retreat

It is recommended that a Druid have a wooden cabin in the forest, where he or she can retreat to and live the simplest life – chop wood, fetch water, walk in the forest, cook in the outdoors. A little hobbit house like this one perhaps…

 Image source: http://www.simondale.net/house/.

I went to the woods because I wished to live deliberately, to front only the essential facts of life, and see if I could not learn what it had to teach, and not, when I came to die, discover that I had not lived. I did not wish to live what was not life, living is so dear; nor did I wish to practise resignation, unless it was quite necessary. I wanted to live deep and suck out all the marrow of life, to live so sturdily and Spartan-like as to put to rout all that was not life, to cut a broad swath and shave close, to drive life into a corner, and reduce it to its lowest terms. 

Henry David Thoreau

We occasionally go camping. Although it is said that camping does not have the same presence as a designated retreat. We put up a big canvas tent, fetch water, prepare and eat our meals in the outdoors, walk a lot, get grubby, live simply. A few days after we returned from our last camping trip, my husband commented that he missed being outside. He’s now planning to get a chiminea so we can have a ‘camp fire’ on the back deck.

I used to long for a large plot of land – acres. I wouldn’t knock it back if someone offered, but it’s not something I strive for anymore.

We have an urban plot, it’s small, but it’s enough. We can grow herbs and vegies and fruit trees. The kids can run around a bit, they have a fort. Next to the fort is a very large Lilli Pilli tree that the kids enjoy climbing. If they want more space there are two parks within walking distance. If we wanted chooks we could have some. One day when the kids are bigger and no longer wish to use the yard as a soccer field/cricket pitch, I could plant a circle of trees to make a little grove. I also fancy turning the sacred (to my husband) but ugly tin shed sitting in one corner of the yard into an art studio and meditation space.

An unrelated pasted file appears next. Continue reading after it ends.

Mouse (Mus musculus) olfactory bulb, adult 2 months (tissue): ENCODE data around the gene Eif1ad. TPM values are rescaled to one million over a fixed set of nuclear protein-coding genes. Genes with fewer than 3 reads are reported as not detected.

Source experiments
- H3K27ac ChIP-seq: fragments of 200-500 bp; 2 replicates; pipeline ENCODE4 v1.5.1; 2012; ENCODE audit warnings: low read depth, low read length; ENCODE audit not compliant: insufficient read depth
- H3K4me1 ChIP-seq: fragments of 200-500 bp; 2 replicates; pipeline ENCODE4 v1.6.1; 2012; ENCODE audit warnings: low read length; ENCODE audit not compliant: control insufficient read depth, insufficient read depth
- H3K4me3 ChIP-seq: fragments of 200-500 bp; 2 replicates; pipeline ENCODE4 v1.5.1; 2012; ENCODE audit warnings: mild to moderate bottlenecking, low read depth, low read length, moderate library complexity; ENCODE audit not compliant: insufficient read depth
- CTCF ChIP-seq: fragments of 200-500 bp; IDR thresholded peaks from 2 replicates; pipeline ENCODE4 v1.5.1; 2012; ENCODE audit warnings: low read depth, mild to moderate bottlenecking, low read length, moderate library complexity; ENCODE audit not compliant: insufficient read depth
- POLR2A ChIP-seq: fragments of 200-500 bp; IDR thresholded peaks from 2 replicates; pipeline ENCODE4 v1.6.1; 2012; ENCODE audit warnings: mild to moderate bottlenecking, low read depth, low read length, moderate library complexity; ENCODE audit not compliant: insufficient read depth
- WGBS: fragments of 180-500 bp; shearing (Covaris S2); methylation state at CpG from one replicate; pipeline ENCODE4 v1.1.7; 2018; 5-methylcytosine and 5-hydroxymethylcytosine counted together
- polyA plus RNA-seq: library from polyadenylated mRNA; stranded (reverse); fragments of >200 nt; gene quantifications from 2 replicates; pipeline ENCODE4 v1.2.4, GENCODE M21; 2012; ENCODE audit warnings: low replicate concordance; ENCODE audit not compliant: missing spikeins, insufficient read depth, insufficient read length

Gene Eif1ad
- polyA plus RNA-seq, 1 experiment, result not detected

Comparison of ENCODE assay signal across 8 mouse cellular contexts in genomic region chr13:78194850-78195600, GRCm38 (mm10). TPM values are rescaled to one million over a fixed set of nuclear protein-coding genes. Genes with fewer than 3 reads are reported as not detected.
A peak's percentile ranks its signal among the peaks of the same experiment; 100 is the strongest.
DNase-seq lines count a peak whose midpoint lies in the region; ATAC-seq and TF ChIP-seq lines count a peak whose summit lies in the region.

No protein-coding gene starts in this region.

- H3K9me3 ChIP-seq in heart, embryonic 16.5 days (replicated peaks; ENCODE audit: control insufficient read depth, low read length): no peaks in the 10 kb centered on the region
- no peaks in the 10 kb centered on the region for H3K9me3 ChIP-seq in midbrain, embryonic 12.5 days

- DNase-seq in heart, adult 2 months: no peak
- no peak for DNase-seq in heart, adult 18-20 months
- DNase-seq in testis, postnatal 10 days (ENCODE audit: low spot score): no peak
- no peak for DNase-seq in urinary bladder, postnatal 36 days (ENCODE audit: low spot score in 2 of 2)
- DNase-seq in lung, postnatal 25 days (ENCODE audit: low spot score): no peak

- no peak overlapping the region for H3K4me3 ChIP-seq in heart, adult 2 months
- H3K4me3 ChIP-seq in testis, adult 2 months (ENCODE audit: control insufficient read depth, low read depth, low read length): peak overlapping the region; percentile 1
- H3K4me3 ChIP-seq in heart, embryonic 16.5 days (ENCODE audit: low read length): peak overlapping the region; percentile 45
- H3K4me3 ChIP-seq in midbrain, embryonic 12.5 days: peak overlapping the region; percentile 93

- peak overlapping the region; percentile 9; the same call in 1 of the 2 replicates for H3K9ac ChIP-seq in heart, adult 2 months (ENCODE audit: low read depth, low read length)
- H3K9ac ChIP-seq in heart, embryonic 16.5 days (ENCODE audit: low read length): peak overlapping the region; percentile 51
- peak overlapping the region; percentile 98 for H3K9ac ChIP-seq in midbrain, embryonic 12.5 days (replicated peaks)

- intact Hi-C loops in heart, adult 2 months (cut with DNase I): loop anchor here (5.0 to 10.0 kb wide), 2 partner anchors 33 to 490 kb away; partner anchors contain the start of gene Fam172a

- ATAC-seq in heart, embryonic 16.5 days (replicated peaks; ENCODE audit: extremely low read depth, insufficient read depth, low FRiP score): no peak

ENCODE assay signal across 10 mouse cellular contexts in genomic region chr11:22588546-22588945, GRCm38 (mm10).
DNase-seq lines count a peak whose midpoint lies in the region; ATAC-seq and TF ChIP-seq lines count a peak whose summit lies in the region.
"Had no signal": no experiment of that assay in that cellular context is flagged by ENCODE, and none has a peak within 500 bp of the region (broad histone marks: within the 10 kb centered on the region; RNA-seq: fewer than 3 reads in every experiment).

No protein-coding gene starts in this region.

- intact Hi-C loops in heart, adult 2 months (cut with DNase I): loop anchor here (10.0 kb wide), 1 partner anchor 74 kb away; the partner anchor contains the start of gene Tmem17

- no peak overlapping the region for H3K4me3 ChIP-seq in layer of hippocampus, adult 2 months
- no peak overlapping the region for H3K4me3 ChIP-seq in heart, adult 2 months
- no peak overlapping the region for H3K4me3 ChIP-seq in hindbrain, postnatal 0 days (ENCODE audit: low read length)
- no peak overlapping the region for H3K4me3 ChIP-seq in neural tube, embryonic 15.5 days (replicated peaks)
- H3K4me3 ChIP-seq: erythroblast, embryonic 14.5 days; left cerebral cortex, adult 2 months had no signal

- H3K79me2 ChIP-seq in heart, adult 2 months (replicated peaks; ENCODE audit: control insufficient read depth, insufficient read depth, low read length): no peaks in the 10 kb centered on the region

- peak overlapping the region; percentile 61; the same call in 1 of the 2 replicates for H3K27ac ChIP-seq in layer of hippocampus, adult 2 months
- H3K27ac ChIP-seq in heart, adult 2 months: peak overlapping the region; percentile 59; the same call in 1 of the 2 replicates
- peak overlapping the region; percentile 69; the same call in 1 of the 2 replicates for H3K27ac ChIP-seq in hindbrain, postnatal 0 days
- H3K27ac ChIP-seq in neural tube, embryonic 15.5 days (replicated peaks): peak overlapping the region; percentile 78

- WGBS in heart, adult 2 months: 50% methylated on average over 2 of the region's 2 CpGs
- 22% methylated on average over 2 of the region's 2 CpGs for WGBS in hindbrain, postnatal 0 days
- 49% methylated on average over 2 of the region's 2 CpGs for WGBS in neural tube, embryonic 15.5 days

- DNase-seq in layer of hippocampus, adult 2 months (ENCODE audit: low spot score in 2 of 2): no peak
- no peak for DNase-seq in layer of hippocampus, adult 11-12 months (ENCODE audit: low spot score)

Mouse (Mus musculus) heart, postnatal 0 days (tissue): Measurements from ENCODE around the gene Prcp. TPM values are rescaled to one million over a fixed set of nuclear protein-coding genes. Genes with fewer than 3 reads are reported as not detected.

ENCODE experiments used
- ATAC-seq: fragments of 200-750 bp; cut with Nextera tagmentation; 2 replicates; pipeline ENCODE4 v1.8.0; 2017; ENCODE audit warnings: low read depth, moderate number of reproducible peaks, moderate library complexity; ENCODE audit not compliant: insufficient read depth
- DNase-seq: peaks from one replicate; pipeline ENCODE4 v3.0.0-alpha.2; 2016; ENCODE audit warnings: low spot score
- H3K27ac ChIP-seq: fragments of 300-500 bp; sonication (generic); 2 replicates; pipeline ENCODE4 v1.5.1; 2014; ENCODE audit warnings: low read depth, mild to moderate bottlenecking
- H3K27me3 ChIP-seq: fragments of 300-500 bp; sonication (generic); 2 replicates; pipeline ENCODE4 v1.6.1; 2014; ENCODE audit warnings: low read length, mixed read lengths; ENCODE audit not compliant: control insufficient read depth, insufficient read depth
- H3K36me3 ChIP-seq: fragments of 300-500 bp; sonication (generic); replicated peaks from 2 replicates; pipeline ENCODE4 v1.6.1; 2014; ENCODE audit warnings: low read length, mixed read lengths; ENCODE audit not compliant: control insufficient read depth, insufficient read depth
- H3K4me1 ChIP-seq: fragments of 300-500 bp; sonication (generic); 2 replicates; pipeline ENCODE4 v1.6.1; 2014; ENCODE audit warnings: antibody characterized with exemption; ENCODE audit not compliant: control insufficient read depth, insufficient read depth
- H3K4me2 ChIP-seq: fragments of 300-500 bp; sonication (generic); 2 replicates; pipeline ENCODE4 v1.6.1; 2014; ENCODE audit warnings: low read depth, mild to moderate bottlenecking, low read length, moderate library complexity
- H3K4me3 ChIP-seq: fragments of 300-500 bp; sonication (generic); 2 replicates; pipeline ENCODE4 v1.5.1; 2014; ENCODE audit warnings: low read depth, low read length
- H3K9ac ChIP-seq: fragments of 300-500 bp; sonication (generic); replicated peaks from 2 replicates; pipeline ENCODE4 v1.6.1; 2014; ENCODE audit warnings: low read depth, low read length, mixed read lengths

Live simply so others may simply live.

Author unknown

I recently visited a friend who has purchased a house on a large block of land. At one time I would have wanted the same, but what I saw was the amount of upkeep it would require. I am in the Autumn of my life, I want to potter around and enjoy more, rather than toil and strive. My mum lives in the country, on acres with many fruit trees and space for donkeys, and now that she is a widow and in her late sixties, she relies on the kindness of her neighbours to maintain the property. Sustainability is the buzz – doing the same or more with less. There is a man living in Sydney who has built sustainability into his inner city small terrace house and garden (http://sustainablehouse.com.au/).

When I was much younger I was tempted to puchase an on-site caravan in a lovely seaside village. It wasn’t expensive and neither was the yearly rental. When I told my dad what I was thinking about, he was silent for a while, and then he looked at me in that ‘I’m going to tell you something important now’ fatherly kind of way. He suggested that it would be a shame to limit oneself to one area, saying that I could experience a different place every weekend if that’s what I wanted to do. And so I did for a long while, setting off on my motorcycle every weekend with a tent on the back, and a new destination in sight. Dad was right.

The price of anything is the amount of life you exchange for it.  

Henry David Thoreau

We live in  the Blue Mountains, in a small community along a ridge, with bush all around us. When we first moved into our house, approximately twelve years ago, we frequently commented that it felt like we were living in a holiday house. Our house wasn’t luxurious, it was just peaceful and quiet. It was lovely, and it still is, even though it isn’t quiet anymore with three kids and two dogs in residence. Some days the mist rolls in and it is magick.

The mind is its own place, and in itself can make a heaven of hell, a hell of heaven. 

John Milton

We shall make do with what we have, and be grateful.

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2 Comments on “retreat”

  1. greenmackenzie Says:

    I adore the photo…..just like a hobbit house 🙂 And I can really relate to what you’re saying. We nearly moved 3 years ago, deep into the Scottish Borders, to an old mill with a huge plot of land, and it had a river running through it. There were geese, chickens, sheep and pot bellied pigs! It was my Dad too who spoke words of wisdom. “I wonder what it will feel like here in the depths of winter?” In the end we didn’t make the move, and with the way our life panned out since I’m so glad. I would never have coped with the sheer hard work of looking after the place. I too am content with my back garden 🙂

    Reply

    • tree girl Says:

      Hi greenmackenzie

      Thank you for sharing your story. The location does sound idyllic. So glad you have found your place of peace.

      As I approach 50, I often reflect on how much I am contracting, downsizing, making simpler, and doing more with less. This reduction of the material is at a time when I am pulling together my experience and knowledge and feeling expansive and effective in what I do.

      Reply

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